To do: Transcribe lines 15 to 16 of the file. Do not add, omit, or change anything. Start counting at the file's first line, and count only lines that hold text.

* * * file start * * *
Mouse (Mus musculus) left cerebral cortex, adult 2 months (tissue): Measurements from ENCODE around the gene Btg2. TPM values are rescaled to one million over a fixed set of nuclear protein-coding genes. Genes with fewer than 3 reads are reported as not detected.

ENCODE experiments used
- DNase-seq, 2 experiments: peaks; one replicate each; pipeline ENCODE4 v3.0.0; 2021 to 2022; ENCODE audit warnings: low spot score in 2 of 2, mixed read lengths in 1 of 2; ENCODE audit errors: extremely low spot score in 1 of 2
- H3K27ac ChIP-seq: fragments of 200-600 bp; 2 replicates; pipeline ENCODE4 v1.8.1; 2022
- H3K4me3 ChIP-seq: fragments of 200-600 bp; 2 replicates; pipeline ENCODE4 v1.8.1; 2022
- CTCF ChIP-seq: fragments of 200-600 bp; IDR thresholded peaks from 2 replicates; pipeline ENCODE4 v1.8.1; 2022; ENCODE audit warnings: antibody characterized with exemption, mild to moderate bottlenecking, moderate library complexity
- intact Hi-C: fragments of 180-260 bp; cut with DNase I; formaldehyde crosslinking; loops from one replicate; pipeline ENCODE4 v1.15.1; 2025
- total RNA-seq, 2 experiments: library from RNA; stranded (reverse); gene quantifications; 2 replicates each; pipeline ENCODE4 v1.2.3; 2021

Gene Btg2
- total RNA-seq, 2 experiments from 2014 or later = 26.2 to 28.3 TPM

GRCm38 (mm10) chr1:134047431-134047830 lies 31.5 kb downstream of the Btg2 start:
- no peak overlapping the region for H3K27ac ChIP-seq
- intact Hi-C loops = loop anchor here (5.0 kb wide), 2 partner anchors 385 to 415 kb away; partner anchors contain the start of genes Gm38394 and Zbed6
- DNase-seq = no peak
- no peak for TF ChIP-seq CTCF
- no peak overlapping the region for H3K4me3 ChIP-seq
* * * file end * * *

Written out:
- no peak for TF ChIP-seq CTCF
- no peak overlapping the region for H3K4me3 ChIP-seq